The band went back into the studio in 1990, again with Butch Vig, to record what would be their final album, Cement. The album showcased the band’s pop sensibilities, in a sense predicting the explosion of hook-laden hard rock that would emerge from Seattle the following year.

Kubinski: So Cement came out, and we’d go on tour and there’d still be four or five of these fast-paced hardcore bands opening up for us, one after the other. I remember every night showing up at the venue and just being like “Oh, it’s the Last of the Mohicans again,” you know? All the kids running around with mohawks and shit. It just became a joke.

Brammer: We used to have it in the contract that we didn’t want to play with hardcore bands. We wanted to play with different kinds of bands, but everyone just ignored that. It got to the point where we’d go out on tour and play to the same 200 people in every city. We didn’t want to be ungrateful, but after we had been doing it for so long, we just kind of wanted someone to throw us a bone (laughs).

Kubinski: We had been in Europe on the Monsters of Indie Rock tour with Sonic Youth, and that was a real kick in the ass for us, too. We’d be playing to audiences of like 1,000+ people, and then we came back to the states and we’d be back to playing to the same 200 people. We weren’t getting to that next level.

Tiller: It was odd when Jane’s Addiction came out and got fairly big, especially compared to what a normal indie band would be. I thought Die Kreuzen would at least get to that point, but then it just petered out.

Brammer: It really started to wear on us, and we started getting into fights with each other. It was not a good situation. I know it sounds really ungrateful, because now 200 people at a show is a great turnout. It was just a different time. We just started growing apart musically, as cliché as that sounds. Everything has to end some time, you know?  So we decided it was best to break up.

Die Kreuzen broke up in 1992 after 11 and a half years, leaving behind four full-length albums, a slew of singles and compilation appearances and an incredible amount of influence. While Tunison and Egness moved out of state (in Tunison’s case, out of the country), Brammer and Kubinski stayed in Milwaukee, continuing to play in other bands like Boy Dirt Car, Decapitado, and Crime & Judy. Their music lived on over the next two decades, influencing an entirely new set of musicians.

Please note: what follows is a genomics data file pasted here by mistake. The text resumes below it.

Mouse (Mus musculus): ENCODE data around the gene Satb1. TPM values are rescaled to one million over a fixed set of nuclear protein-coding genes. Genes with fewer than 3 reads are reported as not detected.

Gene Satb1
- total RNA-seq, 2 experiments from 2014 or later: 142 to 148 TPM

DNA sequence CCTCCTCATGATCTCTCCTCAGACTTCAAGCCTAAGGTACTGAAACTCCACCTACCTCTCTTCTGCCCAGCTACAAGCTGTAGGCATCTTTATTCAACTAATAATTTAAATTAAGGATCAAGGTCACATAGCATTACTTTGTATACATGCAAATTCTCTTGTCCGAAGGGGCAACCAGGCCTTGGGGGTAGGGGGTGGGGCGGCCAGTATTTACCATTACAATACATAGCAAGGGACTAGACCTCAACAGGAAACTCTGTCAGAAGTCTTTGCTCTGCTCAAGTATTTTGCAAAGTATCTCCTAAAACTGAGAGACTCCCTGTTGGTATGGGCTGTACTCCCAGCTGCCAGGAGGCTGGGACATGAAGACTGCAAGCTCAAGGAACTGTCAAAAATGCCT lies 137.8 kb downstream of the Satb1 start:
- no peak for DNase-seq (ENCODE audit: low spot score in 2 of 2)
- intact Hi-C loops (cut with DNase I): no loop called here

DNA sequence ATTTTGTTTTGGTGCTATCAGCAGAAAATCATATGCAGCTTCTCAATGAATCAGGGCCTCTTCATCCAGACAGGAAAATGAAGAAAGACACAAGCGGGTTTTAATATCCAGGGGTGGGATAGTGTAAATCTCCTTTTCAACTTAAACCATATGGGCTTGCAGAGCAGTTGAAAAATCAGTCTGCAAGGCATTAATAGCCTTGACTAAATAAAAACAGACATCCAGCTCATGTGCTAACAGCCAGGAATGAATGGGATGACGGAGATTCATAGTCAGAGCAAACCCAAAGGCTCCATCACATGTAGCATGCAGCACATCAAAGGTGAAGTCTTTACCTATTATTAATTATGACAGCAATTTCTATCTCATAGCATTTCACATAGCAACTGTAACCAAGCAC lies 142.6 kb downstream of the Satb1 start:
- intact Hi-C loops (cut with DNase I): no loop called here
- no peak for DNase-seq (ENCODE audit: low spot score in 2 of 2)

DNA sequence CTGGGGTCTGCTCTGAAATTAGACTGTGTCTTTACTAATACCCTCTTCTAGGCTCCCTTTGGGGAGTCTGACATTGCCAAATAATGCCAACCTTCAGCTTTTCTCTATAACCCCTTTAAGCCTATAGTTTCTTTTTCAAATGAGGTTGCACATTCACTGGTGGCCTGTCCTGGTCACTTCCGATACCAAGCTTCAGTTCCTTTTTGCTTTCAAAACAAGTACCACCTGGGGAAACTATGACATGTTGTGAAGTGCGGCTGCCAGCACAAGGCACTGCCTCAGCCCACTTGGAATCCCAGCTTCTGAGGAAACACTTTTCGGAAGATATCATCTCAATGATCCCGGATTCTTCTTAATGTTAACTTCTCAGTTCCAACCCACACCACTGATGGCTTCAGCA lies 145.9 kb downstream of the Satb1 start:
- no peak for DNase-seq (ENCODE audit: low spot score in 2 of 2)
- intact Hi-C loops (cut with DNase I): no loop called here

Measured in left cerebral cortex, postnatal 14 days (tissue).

Dan Hanke (founder, Latest Flame Records): I was a latecomer to Die Kreuzen for sure. I was too busy listening to Motorhead and Slayer at the time when their first few records came out. Someone tried to get me into them in high school, and I got October File, and I just wasn’t really that into it. It wasn’t until I got to college when my music tastes started to change and expand when I started listening to bands like Sonic Youth and Soundgarden that I started to hear their influence. I kept thinking that a lot of the bands I was hearing reminded me of something, and when I realized that it was Die Kreuzen, then I went back and listened to October File, eventually buying the rest of their records.

I remember lamenting to Karl Paloucek (percussionist for the band Fuckface) just kinda like “Man, it’s a shame that they never got bigger when they were around,” and he just said to me “Yeah, but it’s the price you pay for being ahead of your time.”

Ahead of their time is exactly what they were. The band never wanted to repeat themselves and it seemed as though they were always slightly ahead of the rest of the music world.

DuChaine: They should have been chess players because they were always three steps ahead of the game, you know? When everyone was doing hardcore, they were doing this weird hardcore/thrash hybrid. Then, when everyone was doing that, they had moved onto this kind of darkwave thing. After that they had moved on to the kinda psychedelic REM-styled stuff. And then with Cement, it’s almost like everyone had finally caught up to them in a sense, as that record almost sounded contemporary.

Hanke: I always compare them to Husker Du, and not just because Die Kreuzen and Husker Du are two of my favorite bands. They both had these names that made you wonder what they meant, which also reflected the mystery in their music. They both had a strong Midwestern work ethic and toured constantly.